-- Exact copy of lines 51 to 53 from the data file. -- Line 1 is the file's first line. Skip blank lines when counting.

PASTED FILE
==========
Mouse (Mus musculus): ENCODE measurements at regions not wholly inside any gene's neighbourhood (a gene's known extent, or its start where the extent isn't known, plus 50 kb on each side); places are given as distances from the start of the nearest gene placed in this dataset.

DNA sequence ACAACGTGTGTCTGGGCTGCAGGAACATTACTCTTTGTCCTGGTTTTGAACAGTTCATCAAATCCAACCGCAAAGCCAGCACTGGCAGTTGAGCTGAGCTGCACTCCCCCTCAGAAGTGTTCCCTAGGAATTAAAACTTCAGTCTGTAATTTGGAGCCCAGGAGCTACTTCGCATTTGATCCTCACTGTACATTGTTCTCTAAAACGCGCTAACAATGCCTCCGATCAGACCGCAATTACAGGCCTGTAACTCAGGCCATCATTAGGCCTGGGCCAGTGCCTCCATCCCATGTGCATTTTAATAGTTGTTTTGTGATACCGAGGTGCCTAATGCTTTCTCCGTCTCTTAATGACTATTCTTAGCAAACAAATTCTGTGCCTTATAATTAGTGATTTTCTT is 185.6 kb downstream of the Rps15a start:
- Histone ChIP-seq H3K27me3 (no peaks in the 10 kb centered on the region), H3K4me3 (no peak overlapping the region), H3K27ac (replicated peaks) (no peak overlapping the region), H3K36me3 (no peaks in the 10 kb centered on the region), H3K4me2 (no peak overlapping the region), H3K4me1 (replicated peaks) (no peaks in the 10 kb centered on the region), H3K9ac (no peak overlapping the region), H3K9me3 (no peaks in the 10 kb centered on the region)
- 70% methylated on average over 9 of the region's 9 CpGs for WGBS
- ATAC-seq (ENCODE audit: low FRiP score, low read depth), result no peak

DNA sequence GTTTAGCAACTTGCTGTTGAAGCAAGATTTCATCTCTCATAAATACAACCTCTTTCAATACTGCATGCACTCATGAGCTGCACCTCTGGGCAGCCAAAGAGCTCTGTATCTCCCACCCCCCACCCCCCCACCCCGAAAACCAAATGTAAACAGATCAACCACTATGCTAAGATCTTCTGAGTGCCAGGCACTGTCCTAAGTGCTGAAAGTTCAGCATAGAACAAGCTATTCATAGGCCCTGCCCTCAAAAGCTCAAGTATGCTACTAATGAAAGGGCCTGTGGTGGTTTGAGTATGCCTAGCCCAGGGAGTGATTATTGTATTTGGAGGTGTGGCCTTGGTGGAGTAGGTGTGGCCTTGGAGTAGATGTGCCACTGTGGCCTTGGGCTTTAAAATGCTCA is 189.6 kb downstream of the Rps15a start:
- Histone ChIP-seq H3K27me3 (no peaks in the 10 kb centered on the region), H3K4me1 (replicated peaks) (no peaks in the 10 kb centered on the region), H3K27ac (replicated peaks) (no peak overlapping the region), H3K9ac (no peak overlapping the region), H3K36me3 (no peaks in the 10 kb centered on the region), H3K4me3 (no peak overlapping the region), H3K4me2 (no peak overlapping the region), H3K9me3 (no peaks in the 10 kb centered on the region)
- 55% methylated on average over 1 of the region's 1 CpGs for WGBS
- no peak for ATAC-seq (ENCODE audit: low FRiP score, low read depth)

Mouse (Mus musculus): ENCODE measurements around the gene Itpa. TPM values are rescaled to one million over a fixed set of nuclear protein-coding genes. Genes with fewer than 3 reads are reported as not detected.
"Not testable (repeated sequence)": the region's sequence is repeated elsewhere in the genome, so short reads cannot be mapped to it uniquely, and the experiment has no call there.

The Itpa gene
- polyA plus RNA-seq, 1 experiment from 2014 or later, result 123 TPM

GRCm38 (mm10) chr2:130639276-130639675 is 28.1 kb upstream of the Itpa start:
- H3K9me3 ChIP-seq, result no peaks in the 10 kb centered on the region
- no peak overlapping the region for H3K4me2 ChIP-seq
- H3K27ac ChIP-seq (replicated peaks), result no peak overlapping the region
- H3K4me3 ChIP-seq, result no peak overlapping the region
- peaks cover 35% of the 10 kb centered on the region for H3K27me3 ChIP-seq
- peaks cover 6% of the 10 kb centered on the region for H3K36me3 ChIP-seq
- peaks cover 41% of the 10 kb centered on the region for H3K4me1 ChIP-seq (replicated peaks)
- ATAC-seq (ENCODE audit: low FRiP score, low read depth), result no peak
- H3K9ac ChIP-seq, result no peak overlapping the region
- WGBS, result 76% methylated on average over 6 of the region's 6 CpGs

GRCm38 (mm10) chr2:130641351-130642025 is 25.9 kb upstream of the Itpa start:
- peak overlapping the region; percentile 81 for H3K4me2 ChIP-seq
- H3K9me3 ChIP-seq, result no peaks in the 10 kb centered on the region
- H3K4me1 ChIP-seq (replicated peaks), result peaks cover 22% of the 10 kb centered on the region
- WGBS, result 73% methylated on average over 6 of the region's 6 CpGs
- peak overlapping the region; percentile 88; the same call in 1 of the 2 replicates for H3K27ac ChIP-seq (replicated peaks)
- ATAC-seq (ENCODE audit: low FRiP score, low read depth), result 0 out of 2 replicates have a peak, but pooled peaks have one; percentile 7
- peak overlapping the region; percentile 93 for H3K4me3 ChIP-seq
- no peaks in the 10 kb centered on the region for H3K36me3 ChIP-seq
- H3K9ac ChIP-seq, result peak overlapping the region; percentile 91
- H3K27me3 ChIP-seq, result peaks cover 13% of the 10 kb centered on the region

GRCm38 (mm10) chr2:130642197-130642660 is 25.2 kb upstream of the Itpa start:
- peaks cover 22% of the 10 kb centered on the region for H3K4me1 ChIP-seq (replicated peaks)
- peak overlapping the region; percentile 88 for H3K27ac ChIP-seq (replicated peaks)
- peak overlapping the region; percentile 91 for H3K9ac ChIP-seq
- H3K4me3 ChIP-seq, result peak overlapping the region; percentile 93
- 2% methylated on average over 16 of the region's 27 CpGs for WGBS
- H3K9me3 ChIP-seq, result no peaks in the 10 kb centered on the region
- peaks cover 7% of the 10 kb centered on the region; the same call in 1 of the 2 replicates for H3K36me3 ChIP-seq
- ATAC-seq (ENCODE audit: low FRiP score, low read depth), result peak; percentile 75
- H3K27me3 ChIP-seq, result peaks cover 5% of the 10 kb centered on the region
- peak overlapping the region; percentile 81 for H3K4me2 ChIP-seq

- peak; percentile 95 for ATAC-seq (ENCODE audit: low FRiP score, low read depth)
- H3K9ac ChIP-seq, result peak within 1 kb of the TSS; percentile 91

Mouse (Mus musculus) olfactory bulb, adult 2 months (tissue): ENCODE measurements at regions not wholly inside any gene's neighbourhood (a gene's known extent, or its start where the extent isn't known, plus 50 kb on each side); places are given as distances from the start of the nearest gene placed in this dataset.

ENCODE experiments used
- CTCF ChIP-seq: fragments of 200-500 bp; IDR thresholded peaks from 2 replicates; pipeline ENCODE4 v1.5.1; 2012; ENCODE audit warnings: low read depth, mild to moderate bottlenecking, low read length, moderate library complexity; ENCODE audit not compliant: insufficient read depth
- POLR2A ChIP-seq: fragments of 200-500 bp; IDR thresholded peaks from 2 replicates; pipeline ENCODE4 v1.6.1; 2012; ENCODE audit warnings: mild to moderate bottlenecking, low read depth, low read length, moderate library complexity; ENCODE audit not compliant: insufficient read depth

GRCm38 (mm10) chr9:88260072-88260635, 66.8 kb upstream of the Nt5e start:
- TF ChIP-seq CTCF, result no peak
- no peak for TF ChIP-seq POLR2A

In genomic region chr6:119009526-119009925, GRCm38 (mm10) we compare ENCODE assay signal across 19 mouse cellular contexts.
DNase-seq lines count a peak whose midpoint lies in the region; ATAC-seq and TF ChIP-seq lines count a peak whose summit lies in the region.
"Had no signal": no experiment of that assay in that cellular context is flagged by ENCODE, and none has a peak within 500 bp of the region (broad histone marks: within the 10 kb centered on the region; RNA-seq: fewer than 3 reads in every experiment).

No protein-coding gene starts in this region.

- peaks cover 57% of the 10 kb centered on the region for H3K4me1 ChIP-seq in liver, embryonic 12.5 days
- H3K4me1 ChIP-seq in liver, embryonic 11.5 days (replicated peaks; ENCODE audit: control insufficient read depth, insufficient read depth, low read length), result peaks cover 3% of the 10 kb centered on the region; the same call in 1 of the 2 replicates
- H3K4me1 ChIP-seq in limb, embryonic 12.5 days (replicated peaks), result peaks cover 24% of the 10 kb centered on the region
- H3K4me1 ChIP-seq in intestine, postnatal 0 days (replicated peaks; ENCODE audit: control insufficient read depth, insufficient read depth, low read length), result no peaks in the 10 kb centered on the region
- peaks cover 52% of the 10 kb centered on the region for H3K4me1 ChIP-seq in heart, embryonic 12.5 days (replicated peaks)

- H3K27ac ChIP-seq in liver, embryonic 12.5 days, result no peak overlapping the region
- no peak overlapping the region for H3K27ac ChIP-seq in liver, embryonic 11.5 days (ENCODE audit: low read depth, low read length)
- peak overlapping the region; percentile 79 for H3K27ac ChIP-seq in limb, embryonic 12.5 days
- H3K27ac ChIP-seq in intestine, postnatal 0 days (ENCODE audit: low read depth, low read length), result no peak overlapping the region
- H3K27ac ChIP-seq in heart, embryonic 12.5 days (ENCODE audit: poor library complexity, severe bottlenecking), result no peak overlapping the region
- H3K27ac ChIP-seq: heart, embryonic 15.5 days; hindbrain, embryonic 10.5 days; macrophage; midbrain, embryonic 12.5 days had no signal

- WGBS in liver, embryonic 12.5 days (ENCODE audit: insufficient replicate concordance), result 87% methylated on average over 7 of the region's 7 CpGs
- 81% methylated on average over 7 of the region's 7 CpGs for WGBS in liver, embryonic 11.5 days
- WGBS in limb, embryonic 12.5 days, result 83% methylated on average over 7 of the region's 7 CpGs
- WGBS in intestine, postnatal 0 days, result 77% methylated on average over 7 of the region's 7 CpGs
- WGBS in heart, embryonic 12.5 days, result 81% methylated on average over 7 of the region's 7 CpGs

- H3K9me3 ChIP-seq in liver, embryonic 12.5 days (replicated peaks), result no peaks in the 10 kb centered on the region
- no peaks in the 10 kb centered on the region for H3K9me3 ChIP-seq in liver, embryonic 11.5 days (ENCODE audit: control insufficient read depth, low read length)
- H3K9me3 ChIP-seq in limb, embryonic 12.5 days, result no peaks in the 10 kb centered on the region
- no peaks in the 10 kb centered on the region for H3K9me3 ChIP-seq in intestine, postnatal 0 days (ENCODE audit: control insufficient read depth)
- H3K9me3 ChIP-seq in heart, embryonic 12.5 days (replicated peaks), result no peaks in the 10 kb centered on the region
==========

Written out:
- CTCF ChIP-seq: fragments of 200-500 bp; IDR thresholded peaks from 2 replicates; pipeline ENCODE4 v1.5.1; 2012; ENCODE audit warnings: low read depth, mild to moderate bottlenecking, low read length, moderate library complexity; ENCODE audit not compliant: insufficient read depth
- POLR2A ChIP-seq: fragments of 200-500 bp; IDR thresholded peaks from 2 replicates; pipeline ENCODE4 v1.6.1; 2012; ENCODE audit warnings: mild to moderate bottlenecking, low read depth, low read length, moderate library complexity; ENCODE audit not compliant: insufficient read depth

GRCm38 (mm10) chr9:88260072-88260635, 66.8 kb upstream of the Nt5e start: